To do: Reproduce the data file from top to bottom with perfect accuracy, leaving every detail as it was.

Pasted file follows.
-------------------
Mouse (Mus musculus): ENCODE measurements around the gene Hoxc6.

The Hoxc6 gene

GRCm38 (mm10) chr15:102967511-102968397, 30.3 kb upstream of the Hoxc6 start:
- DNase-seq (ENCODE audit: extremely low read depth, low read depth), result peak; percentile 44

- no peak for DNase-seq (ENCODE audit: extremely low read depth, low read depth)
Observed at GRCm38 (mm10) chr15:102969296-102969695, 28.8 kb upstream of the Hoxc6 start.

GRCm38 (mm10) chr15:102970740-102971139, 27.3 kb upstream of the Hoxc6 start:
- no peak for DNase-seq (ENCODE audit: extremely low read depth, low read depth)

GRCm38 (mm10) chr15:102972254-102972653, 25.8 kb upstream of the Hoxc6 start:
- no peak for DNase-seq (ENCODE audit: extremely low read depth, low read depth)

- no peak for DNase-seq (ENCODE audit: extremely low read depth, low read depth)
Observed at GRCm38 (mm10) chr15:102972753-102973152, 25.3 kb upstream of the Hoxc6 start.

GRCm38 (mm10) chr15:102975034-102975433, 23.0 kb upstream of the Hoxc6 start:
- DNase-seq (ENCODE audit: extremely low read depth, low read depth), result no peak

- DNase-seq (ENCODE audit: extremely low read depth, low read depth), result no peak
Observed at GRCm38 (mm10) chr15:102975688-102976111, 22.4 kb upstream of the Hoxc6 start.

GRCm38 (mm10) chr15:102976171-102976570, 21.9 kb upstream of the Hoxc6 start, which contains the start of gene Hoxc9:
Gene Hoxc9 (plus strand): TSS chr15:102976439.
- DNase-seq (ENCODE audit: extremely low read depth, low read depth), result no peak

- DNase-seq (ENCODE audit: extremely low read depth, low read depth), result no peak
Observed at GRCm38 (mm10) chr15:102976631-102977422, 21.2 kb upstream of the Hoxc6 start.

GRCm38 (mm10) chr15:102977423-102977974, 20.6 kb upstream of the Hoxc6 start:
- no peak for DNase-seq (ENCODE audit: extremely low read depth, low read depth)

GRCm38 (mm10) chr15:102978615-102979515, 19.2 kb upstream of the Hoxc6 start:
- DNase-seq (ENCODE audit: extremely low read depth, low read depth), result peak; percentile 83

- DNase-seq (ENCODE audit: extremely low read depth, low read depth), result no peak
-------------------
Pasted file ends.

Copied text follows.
Mouse (Mus musculus): ENCODE measurements around the gene Hoxc6.

The Hoxc6 gene

GRCm38 (mm10) chr15:102967511-102968397, 30.3 kb upstream of the Hoxc6 start:
- DNase-seq (ENCODE audit: extremely low read depth, low read depth), result peak; percentile 44

- no peak for DNase-seq (ENCODE audit: extremely low read depth, low read depth)
Observed at GRCm38 (mm10) chr15:102969296-102969695, 28.8 kb upstream of the Hoxc6 start.

GRCm38 (mm10) chr15:102970740-102971139, 27.3 kb upstream of the Hoxc6 start:
- no peak for DNase-seq (ENCODE audit: extremely low read depth, low read depth)

GRCm38 (mm10) chr15:102972254-102972653, 25.8 kb upstream of the Hoxc6 start:
- no peak for DNase-seq (ENCODE audit: extremely low read depth, low read depth)

- no peak for DNase-seq (ENCODE audit: extremely low read depth, low read depth)
Observed at GRCm38 (mm10) chr15:102972753-102973152, 25.3 kb upstream of the Hoxc6 start.

GRCm38 (mm10) chr15:102975034-102975433, 23.0 kb upstream of the Hoxc6 start:
- DNase-seq (ENCODE audit: extremely low read depth, low read depth), result no peak

- DNase-seq (ENCODE audit: extremely low read depth, low read depth), result no peak
Observed at GRCm38 (mm10) chr15:102975688-102976111, 22.4 kb upstream of the Hoxc6 start.

GRCm38 (mm10) chr15:102976171-102976570, 21.9 kb upstream of the Hoxc6 start, which contains the start of gene Hoxc9:
Gene Hoxc9 (plus strand): TSS chr15:102976439.
- DNase-seq (ENCODE audit: extremely low read depth, low read depth), result no peak

- DNase-seq (ENCODE audit: extremely low read depth, low read depth), result no peak
Observed at GRCm38 (mm10) chr15:102976631-102977422, 21.2 kb upstream of the Hoxc6 start.

GRCm38 (mm10) chr15:102977423-102977974, 20.6 kb upstream of the Hoxc6 start:
- no peak for DNase-seq (ENCODE audit: extremely low read depth, low read depth)

GRCm38 (mm10) chr15:102978615-102979515, 19.2 kb upstream of the Hoxc6 start:
- DNase-seq (ENCODE audit: extremely low read depth, low read depth), result peak; percentile 83

- DNase-seq (ENCODE audit: extremely low read depth, low read depth), result no peak